Tax Credits 101

Report
A Brief Description of the
Low Income Housing Tax Credit
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The program was born in 1986 out of the
changes in the tax code under Ronald Reagan.
Prior to 1986 investors in real estate could
accelerate the depreciation schedule to increase
tax losses.
The new tax code prohibited accelerated
depreciation and only allowed straight line
depreciation (typically 27.5 years for buildings)
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Congress had to find a way to incentivize
individuals to invest in real estate that was
affordable to renters.
That incentive is a dollar for dollar tax credit
for an investor in affordable housing.
The Low Income Housing Tax Credit was born!
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Program is too large for the Treasury
Department to manage
Delegated the responsibility of managing the
program to State Housing Finance Agencies
In Georgia – The Department of Community
Affairs / Office of Affordable Housing
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Three Components
Rent Calculation
(Income)
 Debt
 Equity
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Rents are typically set to be affordable to
persons earning 50% and 60% of the Area
Median Income based on household size
Income Limits are published by HUD and can
be found at www.huduser.com
A Utility Allowance is deducted from the
Gross Rent to determine the Net Rent charged
to the resident.
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Tax credit projects typically have some form of
debt
Conventional debt
 Soft Loans (HOME Loan, CDBG, AHP Grants)
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Home Loan in Georgia is a 1% loan that can
amortize or have a floating payment based on the
projects finances.
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Tax Credit Equity is calculated two ways:
The Basis Method – add all “good” costs and
multiply by 9%
The Equity Gap Method – Total Development
Cost less debt and grants divided by 10 and
then divided by the price the investor is paying
for the tax credit.
Must use the lesser of the two calculations
CONVENTIONAL
APARTMENT
 Typically 80% debt 20%
Equity
TAX CREDIT
APARTMENT
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Often 40% debt or less
Equity
Equity
Debt
Debt
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The lower the debt on the property the less rent
has to be charged to cover the mortgage
payments
In return for the tax credits and the additional
equity that results, the owner signs a Land Use
Restrictive Covenant (LURC)agreeing to keep
the rents low for a 30 year period
That is what makes it “Affordable Housing”
Syndicator GP
Investor LP - $$$
The
Investor/Syndicator –
LP
The General Partner
The Operating
Partnership
The Project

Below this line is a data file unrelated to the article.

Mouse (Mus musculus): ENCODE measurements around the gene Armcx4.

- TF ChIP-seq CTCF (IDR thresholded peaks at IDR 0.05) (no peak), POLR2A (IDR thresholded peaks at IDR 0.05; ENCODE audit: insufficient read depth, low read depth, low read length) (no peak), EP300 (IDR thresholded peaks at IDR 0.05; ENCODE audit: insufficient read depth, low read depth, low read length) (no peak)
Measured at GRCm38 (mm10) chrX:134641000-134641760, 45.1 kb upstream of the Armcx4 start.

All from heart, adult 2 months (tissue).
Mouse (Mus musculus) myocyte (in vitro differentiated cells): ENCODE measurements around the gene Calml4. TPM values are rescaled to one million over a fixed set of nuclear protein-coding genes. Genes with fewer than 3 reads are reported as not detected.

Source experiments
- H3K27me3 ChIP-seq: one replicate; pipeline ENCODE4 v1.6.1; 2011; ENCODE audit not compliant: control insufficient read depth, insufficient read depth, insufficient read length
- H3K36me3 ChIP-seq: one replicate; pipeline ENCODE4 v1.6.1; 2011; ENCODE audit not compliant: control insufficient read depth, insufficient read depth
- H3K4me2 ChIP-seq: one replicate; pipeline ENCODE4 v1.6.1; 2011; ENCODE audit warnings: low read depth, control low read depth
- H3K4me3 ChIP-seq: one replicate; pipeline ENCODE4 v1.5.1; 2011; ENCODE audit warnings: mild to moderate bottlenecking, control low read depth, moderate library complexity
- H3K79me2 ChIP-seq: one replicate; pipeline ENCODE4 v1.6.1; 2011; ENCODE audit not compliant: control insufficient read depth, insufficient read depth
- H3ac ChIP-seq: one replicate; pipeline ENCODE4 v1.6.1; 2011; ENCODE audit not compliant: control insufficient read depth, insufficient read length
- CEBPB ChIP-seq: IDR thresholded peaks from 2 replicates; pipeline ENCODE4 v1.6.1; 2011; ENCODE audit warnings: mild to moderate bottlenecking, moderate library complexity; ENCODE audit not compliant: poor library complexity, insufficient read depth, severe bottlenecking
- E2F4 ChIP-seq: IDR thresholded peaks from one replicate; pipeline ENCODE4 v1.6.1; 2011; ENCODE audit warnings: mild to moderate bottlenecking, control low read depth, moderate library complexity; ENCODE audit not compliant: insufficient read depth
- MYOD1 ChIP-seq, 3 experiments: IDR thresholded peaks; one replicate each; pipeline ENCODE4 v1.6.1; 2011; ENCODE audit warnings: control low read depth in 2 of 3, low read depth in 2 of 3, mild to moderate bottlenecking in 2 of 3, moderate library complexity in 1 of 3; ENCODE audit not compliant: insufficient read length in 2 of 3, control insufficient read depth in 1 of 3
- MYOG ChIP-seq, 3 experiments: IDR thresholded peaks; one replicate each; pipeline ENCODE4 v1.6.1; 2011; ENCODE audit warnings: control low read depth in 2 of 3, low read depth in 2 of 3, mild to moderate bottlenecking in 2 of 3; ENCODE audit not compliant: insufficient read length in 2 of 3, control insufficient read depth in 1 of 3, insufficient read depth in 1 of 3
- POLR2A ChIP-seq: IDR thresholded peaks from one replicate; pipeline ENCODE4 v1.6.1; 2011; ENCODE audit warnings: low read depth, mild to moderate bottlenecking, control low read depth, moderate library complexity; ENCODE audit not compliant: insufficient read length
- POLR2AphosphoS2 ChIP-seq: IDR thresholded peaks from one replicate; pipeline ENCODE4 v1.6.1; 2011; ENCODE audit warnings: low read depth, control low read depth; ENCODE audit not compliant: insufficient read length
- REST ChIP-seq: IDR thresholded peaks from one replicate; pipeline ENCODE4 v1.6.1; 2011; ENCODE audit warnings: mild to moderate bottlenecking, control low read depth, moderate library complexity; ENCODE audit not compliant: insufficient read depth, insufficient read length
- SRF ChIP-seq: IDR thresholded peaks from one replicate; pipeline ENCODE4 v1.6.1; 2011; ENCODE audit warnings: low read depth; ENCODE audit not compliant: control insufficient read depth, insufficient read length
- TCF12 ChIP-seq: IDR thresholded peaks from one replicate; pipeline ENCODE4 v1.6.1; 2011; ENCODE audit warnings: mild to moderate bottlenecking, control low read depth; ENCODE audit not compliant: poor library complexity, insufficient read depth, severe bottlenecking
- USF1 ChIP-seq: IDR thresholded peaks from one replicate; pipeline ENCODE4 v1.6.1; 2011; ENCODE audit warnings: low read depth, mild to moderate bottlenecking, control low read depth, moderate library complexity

Developer
Investor/Syndicator
State Tax Credit
Agency
Lenders
General Contractor
Management Agent
Architect
Engineers
Attorney
Owner/Developer
Accountant
The Investor/Syndicator’s Role
Provide Substantial Financial Contributions to build or rehabilitate the Project
The Investor/Syndicator’s Benefit
Tax Credits offset income tax due
Cash Flow Distributions
Tax Losses
Potential Sale or Refinancing Proceeds
How They Accomplish Their Goals
Require the General Partner and/or Developer to
Guarantee Delivery of Tax Credits Including a Lease-up Schedule
Guarantee Operating Deficits
Guarantee Completion of the Project
Guarantee Continuing compliance of the Project.
The Housing Finance‘s Agency’s Role
Allocate IRS Low Income Housing Tax Credits that are then sold to the
Investor
LP/Syndicator
Potentially Allocate other Financing to the project
The Housing Finance’s Agency’s Benefit
Decent, Safe, Affordable Housing as required by IRS Tax Code
How They Accomplish Their Goals
Monitor Tax Credit Compliance and Report any Deficiencies to the IRS
The Developer ‘s Role
Apply for and obtain tax credits and other financing.
Provide Guarantees to the Investor LP insure delivery of tax credits
Provide Guarantees to the Lenders to insure completion
Coordinate all Development Team Members
Provide expertise to the General Partner in the development process, negotiate
contracts, provide recommendations to General Partner, provide
construction management, tax credit compliance and asset
management.
The Developer’s Benefit
Developer Fee
Potential Cash Flow-Asset Management Fee
How They Accomplish Their Goals
Development Agreement between Owner/General Partner and Developer
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Each state housing agency creates a Qualified
Allocation Plan (QAP)
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Essentially the “Rule Book” for putting a project
together
Threshold and Scoring drive a tax credit deal
Threshold Section lists things that must be done to
be considered for funding
Scoring Section lists things that a developer can do
to make their deal accumulate more points to
improve the chances of getting an allocation of
credits.
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Site is properly zoned for the proposed project
Water and Sewer availability with adequate
capacity
Required amenities
Outlines underwriting criteria
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Resolution of Support
Redevelopment Areas
CBDG Funds
Site Proximity to goods and services
Higher quality building materials
“Green Building” techniques
Set rents to serve the lowest income residents
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Tax Credit properties are not cash flow driven
Developer Fee driven
Corridor loaded building with elevators

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